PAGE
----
When I looked again a very brilliant group was come into view—four bishops in rochets and violet, with large pectoral crosses. These walked very proud and prelatical, looking disdainfully at the people who roared at the burlesque; and behind them, again, four more in gilded mitres. (I do not know what this generation knew of Catholic bishops; for not one in a thousand of them had ever set eyes on one.)
After a little space followed six cardinals in scarlet, very gorgeous, with caps and trains of the same colour. These swept along, looking to neither right nor left, followed by a lean man in a black silk suit and gown, skulking and bending, bearing a glass retort in one hand, and a phial, with a label flying from it, in the other. On this was written, I heard afterwards, the words “Jesuit-Powder”; but I could not read it from where I was.
Then at last the tail of the procession began to come into view.
Two priests, in great white copes, bore aloft each a tall cross; and behind them I could see through the flare and reek of the torches, a vast scarlet chair advancing above the heads of the people. It was borne on a platform, and was embroidered all over with gold and silver bullion. Upon the platform itself were four boys, two and two, on either side of the throne, in red skull-caps and cassocks and short white surplices, each with a tall red cross held in the inner hand, and a bloodstained dagger in the other, which they waved now and again. Upon the throne itself sat a huge effigy. It was dressed in a scarlet robe, embroidered like the throne; its feet in gold embroidered slippers were thrust forward on a cushion; its hands in rich gloves were clasped to the arms of the chair; and its grinning waxen face, very pale, was surmounted by a vast tiara on which were three crowns, one above the other. Round the neck hung a gold cross and chain; and a pair of great keys hung down on one side. A devil in tight fitting black, with a masked face, and long sprouting nails, with a tail hung behind him, and two tall horns on his head, rolled his eyes from side to side, and whispered continually into the ear of the effigy from behind the throne. A great mob of people and torches and guards came shouting on behind. And when I saw that, a kind of despair came upon me. If that, thought I, is what my countrymen think of Catholics and the Holy Father, what use to strive any more for their conversion?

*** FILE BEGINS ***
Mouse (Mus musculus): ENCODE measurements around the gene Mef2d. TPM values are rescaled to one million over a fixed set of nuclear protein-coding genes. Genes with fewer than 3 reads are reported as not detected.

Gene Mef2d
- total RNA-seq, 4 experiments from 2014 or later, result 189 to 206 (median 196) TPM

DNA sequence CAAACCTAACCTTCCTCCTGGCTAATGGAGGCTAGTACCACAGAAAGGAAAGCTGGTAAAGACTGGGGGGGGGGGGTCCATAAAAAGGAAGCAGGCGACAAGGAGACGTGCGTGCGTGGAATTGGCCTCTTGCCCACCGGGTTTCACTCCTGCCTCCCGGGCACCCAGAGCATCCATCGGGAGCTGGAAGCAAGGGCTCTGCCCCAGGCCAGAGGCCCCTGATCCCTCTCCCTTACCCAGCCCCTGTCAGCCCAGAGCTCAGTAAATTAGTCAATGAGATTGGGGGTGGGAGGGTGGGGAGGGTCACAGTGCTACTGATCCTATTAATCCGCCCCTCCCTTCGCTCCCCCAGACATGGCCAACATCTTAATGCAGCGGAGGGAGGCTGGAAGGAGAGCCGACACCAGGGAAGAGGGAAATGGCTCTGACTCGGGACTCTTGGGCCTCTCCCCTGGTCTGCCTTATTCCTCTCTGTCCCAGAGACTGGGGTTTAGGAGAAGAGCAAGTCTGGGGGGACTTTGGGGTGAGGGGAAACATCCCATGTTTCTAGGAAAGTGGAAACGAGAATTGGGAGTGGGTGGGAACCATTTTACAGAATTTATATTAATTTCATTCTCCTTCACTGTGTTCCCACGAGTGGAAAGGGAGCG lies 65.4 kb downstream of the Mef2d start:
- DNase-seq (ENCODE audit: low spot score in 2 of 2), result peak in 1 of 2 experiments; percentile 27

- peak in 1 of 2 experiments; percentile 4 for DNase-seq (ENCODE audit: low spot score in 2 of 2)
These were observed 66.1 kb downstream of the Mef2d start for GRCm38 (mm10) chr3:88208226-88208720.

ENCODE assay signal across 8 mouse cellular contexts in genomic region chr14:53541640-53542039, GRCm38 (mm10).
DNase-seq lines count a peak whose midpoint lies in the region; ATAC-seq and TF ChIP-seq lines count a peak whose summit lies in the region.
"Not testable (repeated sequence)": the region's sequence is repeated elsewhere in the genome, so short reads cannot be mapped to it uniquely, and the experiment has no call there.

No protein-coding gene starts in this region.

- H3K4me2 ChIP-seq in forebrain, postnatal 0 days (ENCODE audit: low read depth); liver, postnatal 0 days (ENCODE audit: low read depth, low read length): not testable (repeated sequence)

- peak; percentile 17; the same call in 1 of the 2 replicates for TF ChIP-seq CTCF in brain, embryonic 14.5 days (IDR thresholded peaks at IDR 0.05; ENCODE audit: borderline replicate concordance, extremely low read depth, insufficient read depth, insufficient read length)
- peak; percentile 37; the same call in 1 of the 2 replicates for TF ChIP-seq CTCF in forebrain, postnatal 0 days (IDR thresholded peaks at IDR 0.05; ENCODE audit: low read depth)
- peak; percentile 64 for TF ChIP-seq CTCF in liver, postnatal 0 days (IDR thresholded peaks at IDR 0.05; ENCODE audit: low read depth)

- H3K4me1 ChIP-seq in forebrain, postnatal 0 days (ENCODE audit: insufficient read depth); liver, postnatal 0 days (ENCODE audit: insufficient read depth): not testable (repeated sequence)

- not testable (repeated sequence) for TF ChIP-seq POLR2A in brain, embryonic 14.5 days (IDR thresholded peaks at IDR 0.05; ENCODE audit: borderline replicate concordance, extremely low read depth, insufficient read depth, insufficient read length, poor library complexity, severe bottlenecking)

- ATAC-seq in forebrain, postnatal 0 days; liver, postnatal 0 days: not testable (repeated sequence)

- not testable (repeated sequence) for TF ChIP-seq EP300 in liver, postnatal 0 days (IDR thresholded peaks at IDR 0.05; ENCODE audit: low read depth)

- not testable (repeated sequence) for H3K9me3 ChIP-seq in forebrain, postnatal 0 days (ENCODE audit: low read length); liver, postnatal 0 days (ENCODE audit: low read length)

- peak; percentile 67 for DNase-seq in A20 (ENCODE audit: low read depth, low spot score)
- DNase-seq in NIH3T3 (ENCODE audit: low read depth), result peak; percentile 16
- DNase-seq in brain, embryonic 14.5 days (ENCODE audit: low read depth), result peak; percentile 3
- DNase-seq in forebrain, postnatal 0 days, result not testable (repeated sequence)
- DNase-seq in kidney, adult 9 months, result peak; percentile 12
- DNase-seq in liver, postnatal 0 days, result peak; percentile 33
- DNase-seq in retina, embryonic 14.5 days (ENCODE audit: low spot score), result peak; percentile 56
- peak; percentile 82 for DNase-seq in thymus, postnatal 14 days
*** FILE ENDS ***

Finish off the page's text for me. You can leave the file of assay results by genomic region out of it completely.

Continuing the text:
* * * * *
By the time that the tail had come up, the rest of the procession was disposed round the bonfire, leaving a broad space in the midst where the throne and effigy might be set down.